Finding the Best Places to Retire Since 2006!
Bonita Springs, Florida
Along the Gulf of Mexico, Pretty Bonita Springs Boasts Palm-Lined Lanes, Canals, Lakes, 50+ Golf Courses and One of the Nation's Best Beaches
Beautiful Bonita Springs is sandwiched between Fort Myers and Naples on Florida's southwestern coast. Its eastern edge borders a watershed wilderness with panthers, bears and alligators. Its western edge sits next to Estero Bay, and across the bay, the Gulf of Mexico. The town caters to retirees and second home owners.
The city is dotted with ponds, laced with canals and bisected by the Imperial River, which runs through the middle of downtown. Popular Riverside Park provides river access, with a boat ramp and a fishing pier. Coconut palms line city streets, and locals are proud of their arts council, large air-conditioned flea market, two farmers' markets, free city band concerts and wildlife preserves. The annual Shrimp and Music Festival, the Southwest Florida Hot Air Balloon Festival and other events attract lively crowds. The Centers for the Arts sponsors film festivals, art shows and live theater performances. Fifty or so golf courses are in and around town.
Some neighborhoods are modest with concrete block homes, but most areas are well-tended with newer Mediterranean-style construction. Many homes back to a canal, river or pond.
Bonita Springs' barrier island is home to Bonita Beach, which has sand dunes, swimming areas, a boardwalk and nearly a dozen access points. Barefoot Beach, also on the island, is a county-owned public beach tucked behind million dollar homes and mostly known only to locals. Dotted with sea oats, sabal palms and sea grape trees, it is often called one of the nation's best beaches.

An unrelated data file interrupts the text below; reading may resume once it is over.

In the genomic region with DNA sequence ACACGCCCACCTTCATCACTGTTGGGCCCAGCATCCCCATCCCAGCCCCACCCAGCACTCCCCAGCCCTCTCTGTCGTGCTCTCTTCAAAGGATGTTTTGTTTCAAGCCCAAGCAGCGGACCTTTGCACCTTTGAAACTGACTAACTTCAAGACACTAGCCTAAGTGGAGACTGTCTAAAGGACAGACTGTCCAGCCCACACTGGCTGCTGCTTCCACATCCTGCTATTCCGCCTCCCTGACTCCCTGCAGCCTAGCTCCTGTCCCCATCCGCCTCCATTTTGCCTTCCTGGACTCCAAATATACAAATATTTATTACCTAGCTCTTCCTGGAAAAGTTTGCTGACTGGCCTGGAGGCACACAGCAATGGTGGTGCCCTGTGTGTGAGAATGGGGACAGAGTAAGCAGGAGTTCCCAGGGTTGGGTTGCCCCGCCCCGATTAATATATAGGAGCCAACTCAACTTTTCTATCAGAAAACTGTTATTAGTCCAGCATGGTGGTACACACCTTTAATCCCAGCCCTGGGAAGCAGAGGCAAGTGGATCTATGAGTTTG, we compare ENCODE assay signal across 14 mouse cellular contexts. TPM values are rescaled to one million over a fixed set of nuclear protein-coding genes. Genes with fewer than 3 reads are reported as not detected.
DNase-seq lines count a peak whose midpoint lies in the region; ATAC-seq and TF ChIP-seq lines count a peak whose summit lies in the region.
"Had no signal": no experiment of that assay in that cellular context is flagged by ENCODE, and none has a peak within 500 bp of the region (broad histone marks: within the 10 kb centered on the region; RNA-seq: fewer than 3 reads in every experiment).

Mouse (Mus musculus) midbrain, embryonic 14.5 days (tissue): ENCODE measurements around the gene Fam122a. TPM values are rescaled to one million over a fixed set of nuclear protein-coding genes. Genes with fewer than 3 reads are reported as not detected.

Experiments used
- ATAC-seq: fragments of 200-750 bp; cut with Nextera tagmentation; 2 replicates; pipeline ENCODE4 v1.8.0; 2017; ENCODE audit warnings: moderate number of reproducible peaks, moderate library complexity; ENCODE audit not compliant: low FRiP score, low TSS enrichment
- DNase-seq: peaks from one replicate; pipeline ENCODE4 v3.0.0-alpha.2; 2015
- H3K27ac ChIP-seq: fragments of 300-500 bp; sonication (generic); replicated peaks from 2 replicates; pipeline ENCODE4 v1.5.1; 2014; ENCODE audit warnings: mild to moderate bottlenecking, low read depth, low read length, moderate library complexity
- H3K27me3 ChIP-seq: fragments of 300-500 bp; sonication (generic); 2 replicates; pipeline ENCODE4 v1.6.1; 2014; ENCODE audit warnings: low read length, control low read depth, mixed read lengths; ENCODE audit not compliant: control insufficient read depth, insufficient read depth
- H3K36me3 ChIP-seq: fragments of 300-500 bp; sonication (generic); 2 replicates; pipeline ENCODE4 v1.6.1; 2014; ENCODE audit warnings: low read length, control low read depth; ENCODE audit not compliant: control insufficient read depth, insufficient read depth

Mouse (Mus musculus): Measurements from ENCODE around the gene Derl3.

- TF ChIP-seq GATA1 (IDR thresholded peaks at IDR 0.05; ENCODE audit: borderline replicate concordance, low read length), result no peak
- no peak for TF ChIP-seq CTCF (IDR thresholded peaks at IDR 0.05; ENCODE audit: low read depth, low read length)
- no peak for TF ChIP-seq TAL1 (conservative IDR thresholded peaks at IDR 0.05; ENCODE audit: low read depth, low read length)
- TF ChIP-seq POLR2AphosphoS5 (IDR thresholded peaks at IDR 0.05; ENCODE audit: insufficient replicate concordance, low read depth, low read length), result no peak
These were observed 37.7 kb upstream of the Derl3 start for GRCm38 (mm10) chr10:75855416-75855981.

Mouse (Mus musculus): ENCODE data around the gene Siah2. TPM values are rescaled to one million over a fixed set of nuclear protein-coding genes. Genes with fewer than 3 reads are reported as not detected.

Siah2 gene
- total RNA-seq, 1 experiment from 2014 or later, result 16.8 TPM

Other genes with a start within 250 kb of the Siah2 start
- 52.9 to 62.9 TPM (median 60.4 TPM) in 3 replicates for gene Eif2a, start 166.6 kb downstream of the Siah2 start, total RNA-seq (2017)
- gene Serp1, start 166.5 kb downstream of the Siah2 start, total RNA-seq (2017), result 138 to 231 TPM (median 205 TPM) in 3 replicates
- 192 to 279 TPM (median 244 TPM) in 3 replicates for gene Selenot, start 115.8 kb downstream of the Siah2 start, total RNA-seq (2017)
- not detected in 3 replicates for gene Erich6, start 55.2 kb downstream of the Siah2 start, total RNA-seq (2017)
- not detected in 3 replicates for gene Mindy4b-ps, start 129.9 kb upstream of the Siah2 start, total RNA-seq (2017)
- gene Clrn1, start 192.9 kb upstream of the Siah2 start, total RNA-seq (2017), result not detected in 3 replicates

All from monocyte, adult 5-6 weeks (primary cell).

Population: 57,000 (city proper)
Age 45 or Better: 60%
Cost of Living: 34% above the national average
Median Home Price: $595,000
Climate: The climate is tropical. Summer temperatures are in the 80s and 90s, and winter temperatures are in the 50s, 60s and 70s. On average, the area receives 53 inches of rain per year.
At Least One Hospital Accepts Medicare Patients: No, but Physicians Regional, 14 miles away in Naples, accepts Medicare patients.
At Least One Hospital is Accredited by Joint Commission: No, but Physicians Regional is 14 miles away in Naples and is accredited. It is also a Distinguished Hospital for Clinical Excellence.
Public Transit: Yes, provided by LeeTran, but it is limited with just a handful of stops in town.
Crime Rate: Below the national average
Public Library: Yes
Political Leanings: Conservative
College Educated: 34%
Is Florida Considered Tax Friendly for Retirement? Yes
Cons: The area is susceptible to hurricanes and was struck by Irma in 2017. In 2022, Ian brought significant flooding and wind damage. The city continues to recover and rebuild.
Notes: The city has grown 19% within the last decade. Home prices have increased 15% since a year ago.
Recommended as a Retirement Spot? Yes
The world's 11th largest peninsula doesn't just have an east coast and a west coast. It has a First Coast, Surf Coast, Space Coast, Treasure Coast, Gold Coast, Paradise Coast, Lee Island Coast, Cultural Coast, Nature Coast, Big Bend Coast, Emerald Coast, and a Forgotten Coast.
Each of these geographic regions is packed with its own history and attractions. The first place to be colonized by Europeans, the First Coast is rich with tidal marshes. It's the home of Amelia Island and St. Augustine. The venerable Castillo de San Marcos sits here and guards the Matanzas Bay.
Daytona Beach and the Halifax River are the heart of the Surf Coast. Automobile racing helped it develop its reputation. The area code is 386 (FUN). South of the fun is the Space Coast. Cocoa Beach, Cape Canaveral, and the Kennedy Space Center are a part of its culture.
Named after the Spanish fleet lost in a 1715 hurricane, the Treasure Coast's principle city is Port St. Lucie. It is a northern neighbor to Miami and the Gold Coast. The affluent Naples and major land reserves characterize the Paradise Coast. The Ringling Estate and Sarasota make the Cultural Coast come alive. Twenty miles of beaches along the Gulf Coast distinguish the Suncoast from the forests and blackwater rivers of the Nature Coast.
Travel up to Florida's Big Bend along its emerald waters. Find the Forgotten Coast. With no major cities, it may be the best place to enjoy the state's white-sand beaches.
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